In this tutorial, we'll look at the use of waveshaping to modify an input signal, simulating the distortion present in overdriven amplifiers. In the realm of analogue audio, all amplifiers introduce some form of distortion into the signal. The ability to creatively harness this by deliberately overdriving distortion circuits is difficult to simulate in a digital audio environment, as the natural artifacts and nonlinearities that render tube and transistor amplifier distortion so interesting are absent in the digital signal path. One way to overcome this is to simulate the distortion caused by amplifiers by using lookup tables to change the dynamic response of an input signal. Unlike the previous tutorials, which look at dynamics from a macro- (or envelope) perspective, this tutorial looks at sound amplitudes on a sample-by-sample basis.
One of the attributes of cool-sounding distortion circuits is that they are frequency-dependent as well as amplitude-dependent in their behavior; that is to say, the way in which they shape an input signal depends not only on how loud the sound comes in, but also the frequency components in that sound. Some distortion circuits process high frequencies far more harshly than bass frequencies; some distort a narrow range of frequencies in the mid-range and leave high sounds relatively pure. In order to simulate this, we create an MSP signal chain that splits our input signal into three bands for low, medium, and high frequencies.
The state-variable (svf~ --- colored red) object in our patcher takes the output of our sample playback logic and applies four filters to the signal simultaneously: a lowpass filter (output from the left outlet), a highpass filter (output from the second outlet), a bandpass filter (output from the third outlet), and a bandreject or notch filter (output form the last outlet). We're only interested in the first three, which roughly correspond to the bass, middle, and treble of our input signal.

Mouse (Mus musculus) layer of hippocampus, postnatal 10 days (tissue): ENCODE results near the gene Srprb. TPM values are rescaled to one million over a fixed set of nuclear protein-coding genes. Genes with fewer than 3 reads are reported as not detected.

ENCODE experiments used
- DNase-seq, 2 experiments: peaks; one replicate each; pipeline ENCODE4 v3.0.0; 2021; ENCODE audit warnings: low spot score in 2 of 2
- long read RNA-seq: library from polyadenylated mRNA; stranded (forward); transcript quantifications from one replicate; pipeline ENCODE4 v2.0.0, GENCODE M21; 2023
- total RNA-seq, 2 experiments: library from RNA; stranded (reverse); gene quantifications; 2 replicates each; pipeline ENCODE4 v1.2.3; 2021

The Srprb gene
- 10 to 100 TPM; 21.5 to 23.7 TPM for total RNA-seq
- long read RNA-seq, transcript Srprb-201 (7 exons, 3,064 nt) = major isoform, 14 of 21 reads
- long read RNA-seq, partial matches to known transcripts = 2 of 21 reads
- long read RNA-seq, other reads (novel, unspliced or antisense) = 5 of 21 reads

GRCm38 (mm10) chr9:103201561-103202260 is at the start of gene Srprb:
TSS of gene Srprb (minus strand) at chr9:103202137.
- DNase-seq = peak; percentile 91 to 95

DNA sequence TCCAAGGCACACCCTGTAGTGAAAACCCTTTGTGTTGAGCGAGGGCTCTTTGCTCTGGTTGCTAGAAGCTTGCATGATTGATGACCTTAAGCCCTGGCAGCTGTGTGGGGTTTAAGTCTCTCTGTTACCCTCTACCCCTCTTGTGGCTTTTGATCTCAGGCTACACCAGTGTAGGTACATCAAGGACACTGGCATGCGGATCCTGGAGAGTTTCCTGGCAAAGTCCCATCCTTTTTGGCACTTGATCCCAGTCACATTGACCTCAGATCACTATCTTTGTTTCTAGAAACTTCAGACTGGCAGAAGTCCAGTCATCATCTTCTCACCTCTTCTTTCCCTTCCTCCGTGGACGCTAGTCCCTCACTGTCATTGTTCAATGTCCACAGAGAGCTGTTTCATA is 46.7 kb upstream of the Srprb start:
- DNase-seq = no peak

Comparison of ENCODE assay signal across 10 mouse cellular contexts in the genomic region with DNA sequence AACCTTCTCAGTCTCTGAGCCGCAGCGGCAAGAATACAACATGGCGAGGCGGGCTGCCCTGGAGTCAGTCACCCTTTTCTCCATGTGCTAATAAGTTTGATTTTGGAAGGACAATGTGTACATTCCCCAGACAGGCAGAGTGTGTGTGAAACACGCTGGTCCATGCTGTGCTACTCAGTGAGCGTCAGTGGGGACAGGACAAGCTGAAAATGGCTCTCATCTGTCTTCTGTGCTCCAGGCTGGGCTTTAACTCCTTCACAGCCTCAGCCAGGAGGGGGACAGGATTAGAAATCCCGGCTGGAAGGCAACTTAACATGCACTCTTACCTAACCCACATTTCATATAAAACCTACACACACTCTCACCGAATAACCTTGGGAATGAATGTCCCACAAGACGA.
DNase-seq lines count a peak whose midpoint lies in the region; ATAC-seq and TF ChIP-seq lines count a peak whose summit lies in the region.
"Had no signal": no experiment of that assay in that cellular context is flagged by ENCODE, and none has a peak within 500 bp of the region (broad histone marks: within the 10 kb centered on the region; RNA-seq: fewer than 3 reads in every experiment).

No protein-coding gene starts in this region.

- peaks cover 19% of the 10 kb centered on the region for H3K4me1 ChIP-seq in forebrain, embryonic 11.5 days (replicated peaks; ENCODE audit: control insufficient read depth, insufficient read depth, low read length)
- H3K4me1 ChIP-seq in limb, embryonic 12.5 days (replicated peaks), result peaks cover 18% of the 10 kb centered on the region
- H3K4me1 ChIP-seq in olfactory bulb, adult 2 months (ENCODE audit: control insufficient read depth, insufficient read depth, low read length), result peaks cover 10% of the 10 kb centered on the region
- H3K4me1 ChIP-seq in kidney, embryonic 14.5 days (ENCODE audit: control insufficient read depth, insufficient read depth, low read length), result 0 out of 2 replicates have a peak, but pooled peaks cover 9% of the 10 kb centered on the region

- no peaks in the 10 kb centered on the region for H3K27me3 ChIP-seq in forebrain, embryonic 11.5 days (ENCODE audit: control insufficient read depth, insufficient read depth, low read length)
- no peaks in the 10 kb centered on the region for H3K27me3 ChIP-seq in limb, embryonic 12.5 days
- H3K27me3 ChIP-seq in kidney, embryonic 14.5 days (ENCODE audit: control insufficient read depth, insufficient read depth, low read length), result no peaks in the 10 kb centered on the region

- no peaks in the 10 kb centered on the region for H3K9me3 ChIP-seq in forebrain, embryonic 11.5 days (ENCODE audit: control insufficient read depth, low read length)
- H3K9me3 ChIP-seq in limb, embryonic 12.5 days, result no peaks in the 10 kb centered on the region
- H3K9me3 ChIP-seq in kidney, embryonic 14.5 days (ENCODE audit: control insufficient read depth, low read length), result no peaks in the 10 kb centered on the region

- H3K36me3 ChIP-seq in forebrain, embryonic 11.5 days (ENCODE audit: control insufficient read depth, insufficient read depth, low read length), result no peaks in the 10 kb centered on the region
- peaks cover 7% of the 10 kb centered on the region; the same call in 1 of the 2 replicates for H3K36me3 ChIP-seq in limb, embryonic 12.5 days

A transfer function with multiple zero-crossing points will have the result of adding additional harmonics to any relatively periodic waveform. In amplifier distortion, this is an important component of the 'warm' effect of tube amplification.
Notice how the mid-range now has a harsh overdriven sound to it. What we've done in drawing that shape is introduce a set of additional zero-crossings around the normal zero point in the waveform. The result of this will be nonlinearities in the mid-range signal whenever its sample amplitude comes close to zero. This simulates the properties of many solid state transistor distortion circuits (such as guitar pedals), which 'kink' the signal at specific intervals to generate high harmonics from the signal.
This type of waveshape creates a harsh distortion similar to the way digital distortion effects work. By introducing noise (random activity) into the waveshape, we create the potential for completely arbitrary distortion effects that resemble less an amplifier circuit than a 'digital' effects process.
Resetting and smoothing
The MSP peek~ object, you may recall, allows us to programmatically fill buffer~ objects with samples according to patcher logic in Max. The uzi object, when it receives a , sets up a chain of events that fill the appropriate buffer~ object with an ascending ramp of values from to . When the lookup~ object uses this curve, the incoming signal gets passed unchanged.
The smoothing subpatches, which are triggered whenever you release the mouse from drawing in the waveform~ object, triggers an uzi object that takes each sample currently in the buffer~ and averages it with its previous sample, creating a smoother curve than would be possible by freehand drawing.
Waveshaping is an exciting synthesis technique that allows you to create complex timbres by running an oscillator through a lookup table; when used as a signal-processing technique with complex audio input, it can be used to simulate all manner of distortion effects. Because real-life amplifier distortion changes depending on the frequency content of the input signal, one way to simulate this distortion is to split an audio signal into several frequency bands and waveshape each one independently. While it's possible to scientifically measure and model the responses of different distortion circuits, freehand drawing in the waveform~ object allows us to experiment with different curves and hear them directly.